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Date of Award
Kinesiology and Pedagogy
Hermann J. Engels
Empirical research on the effects of exercise on sleep is limited and findings are often inconsistent. In addition to the exact nature of exercise and its timing relative to sleep, it is widely recognized that various distinct individual traits of a person (e.g., age, gender, health status, morning-type vs. evening-type) as well as other key study methodological differences can importantly affect the research outcome. As a result, much remains to be learned about the relationship between exercise and sleep. PURPOSE: The purpose of the study was (a) to compare selected objective sleep characteristics (i.e. onset latency, sleep efficiency, wake after sleep onset, and total sleep time), subjective sleep characteristics, and daytime sleepiness in a group of healthy, morning-type women between their non-exercise days and normal structured circuit training exercise program days, and (b) to examine whether a change in the regular time-of-day of their established exercise routine from the morning hours to the early evening hours will affect these same characteristics. METHODS: Fifteen healthy morning-type women (47.5,,b 5.5 years) participated in this study. All subjects were following an established (six weeks or longer) morning (between 7am-9am) exercise training routine that consisted of a 60 min, moderate-intensity, circuit-training program. For purpose of this study, sleep/wake patterns were determined from 24-hour wrist actigraphy (AW 64 Actiwatch, Mini Mitter, Bend, OR) recordings over five successive weekdays. During three of these five weekdays, subjects did not participate in any formal exercise training sessions. On the remaining two (always non-consecutive) days, subjects completed their regular 60 min circuit training classes on one day during their normal morning hours (between 7:00-9:00) and on the other day it was changed to the evening hours (between 17:00-19:00). Actigraphy data were scored using the Actiware (version: 5.0) sleep analysis software (Mini Mitter, Bend, OR) for the assessment of total sleep time (TST), sleep onset latency (SOL), wake after sleep onset (WASO), and sleep efficiency (SE). Subjective sleep measures data were scored using numeric values to rate sleep quality from the previous night and daytime sleepiness at four pre-determined times during the day. RESULTS: Repeated measures ANOVA revealed no significant differences in actigraphy-derived sleep characteristics for TST, SOL, WASO, and SE between non-exercise and normal morning exercise days (>0.05). Subjective Sleep Quality questionnaire responses were similar between baseline non-exercise days, morning exercise days and evening exercise days (p>0.05). Furthermore, there was no significant differences between baseline non-exercise days, morning exercise days and evening exercise days for the Stanford Sleepiness Scale as recorded at the four prearranged times of 10 a.m., 1 p.m., 4 p.m. and 8 p.m. each day (p>0.05). Moreover, changing the habitual exercise training routine from the morning hours to the early evening hours failed to have a significant effect on these sleep measures (p>0.05). CONCLUSION: Results from the current study suggest that there is no significant difference between non-exercise days, normal morning circuit training days and the unaccustomed early evening circuit training days when comparing objective sleep characteristics, subjective sleep measures or pedometer step counts. The results from this study substantiate and add to the current body of literature that suggests moderate exercise neither disrupts nor enhances sleep. Moreover, these results highlight the inconsistencies between previous studies and the need for further research in this area.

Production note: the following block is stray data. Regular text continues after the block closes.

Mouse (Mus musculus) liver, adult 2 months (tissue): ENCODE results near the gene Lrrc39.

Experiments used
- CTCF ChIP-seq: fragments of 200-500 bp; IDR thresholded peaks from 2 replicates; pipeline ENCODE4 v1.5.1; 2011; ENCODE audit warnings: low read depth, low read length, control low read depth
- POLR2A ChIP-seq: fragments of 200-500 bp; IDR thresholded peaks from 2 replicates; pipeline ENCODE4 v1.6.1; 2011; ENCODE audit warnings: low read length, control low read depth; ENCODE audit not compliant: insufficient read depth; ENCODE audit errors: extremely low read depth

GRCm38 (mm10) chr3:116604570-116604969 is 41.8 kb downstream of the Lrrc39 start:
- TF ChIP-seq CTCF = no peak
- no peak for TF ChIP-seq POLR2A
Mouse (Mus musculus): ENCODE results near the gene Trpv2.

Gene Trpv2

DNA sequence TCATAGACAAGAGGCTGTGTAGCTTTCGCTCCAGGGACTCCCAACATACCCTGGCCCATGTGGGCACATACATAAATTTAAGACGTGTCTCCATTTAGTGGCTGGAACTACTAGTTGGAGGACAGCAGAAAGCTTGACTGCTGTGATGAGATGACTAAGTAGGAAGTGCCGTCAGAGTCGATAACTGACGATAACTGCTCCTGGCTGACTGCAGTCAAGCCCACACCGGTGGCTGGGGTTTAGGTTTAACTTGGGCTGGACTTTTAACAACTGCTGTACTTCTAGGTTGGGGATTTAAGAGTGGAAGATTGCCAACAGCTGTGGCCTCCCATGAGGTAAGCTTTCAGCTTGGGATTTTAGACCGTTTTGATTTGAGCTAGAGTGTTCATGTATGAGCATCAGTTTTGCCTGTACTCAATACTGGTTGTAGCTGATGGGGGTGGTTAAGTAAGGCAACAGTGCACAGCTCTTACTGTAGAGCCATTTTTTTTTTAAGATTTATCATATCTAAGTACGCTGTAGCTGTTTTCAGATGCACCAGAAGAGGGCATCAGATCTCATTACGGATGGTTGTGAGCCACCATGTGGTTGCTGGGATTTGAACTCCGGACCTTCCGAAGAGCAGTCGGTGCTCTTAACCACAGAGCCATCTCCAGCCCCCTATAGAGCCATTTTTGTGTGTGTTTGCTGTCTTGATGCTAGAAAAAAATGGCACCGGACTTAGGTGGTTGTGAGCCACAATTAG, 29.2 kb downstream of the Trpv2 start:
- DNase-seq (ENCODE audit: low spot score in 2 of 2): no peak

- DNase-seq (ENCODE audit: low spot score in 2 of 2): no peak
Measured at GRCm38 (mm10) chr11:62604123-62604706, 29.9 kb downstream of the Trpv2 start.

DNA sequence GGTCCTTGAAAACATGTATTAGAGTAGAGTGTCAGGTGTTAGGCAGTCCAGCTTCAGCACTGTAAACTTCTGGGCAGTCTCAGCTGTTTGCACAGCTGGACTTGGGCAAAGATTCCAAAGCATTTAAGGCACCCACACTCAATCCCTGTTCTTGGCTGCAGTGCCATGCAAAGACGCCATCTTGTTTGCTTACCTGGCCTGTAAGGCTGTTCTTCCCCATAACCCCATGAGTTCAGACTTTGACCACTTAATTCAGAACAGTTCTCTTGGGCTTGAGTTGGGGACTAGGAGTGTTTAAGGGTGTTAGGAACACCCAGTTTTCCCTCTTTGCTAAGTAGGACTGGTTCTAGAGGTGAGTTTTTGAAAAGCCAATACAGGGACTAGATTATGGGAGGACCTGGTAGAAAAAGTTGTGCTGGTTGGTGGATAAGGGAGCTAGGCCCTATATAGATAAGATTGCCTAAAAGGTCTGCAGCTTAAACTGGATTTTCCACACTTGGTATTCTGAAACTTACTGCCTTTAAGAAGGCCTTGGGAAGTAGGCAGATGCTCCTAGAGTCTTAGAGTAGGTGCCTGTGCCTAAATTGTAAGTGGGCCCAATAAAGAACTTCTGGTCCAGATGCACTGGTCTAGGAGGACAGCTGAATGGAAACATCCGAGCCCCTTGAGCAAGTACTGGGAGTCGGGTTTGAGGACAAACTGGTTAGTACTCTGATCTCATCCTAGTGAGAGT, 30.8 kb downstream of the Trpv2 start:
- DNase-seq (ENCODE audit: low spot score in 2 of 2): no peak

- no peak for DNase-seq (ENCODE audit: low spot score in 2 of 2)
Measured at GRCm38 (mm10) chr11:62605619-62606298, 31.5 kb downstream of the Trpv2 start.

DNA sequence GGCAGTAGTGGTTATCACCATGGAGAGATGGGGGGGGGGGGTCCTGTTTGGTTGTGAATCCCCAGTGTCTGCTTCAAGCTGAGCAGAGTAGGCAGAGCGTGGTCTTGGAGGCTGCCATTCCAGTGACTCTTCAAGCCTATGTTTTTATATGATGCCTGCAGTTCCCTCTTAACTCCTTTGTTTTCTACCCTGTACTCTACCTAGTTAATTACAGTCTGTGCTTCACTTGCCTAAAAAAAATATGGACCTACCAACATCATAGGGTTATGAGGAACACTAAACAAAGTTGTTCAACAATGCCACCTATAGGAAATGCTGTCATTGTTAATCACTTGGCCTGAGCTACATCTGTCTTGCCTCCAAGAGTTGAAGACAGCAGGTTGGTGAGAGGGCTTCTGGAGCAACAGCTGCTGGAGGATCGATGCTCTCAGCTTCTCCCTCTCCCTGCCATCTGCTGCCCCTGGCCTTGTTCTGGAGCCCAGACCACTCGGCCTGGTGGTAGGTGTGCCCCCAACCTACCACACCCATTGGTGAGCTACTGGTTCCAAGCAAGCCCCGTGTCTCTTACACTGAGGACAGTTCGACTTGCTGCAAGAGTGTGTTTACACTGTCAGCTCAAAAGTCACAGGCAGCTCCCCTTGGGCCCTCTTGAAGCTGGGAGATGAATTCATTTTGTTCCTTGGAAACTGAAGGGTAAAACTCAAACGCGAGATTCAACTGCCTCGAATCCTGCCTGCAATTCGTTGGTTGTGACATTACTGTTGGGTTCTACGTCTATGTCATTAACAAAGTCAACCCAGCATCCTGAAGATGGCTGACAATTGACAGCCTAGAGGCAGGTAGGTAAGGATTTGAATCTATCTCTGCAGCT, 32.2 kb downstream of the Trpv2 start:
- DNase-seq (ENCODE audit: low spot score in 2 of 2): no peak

Engelbrecht, Kirsten, "Morning versus evening exercise: its effects on sleep in healthy women" (2011). Wayne State University Theses. 119.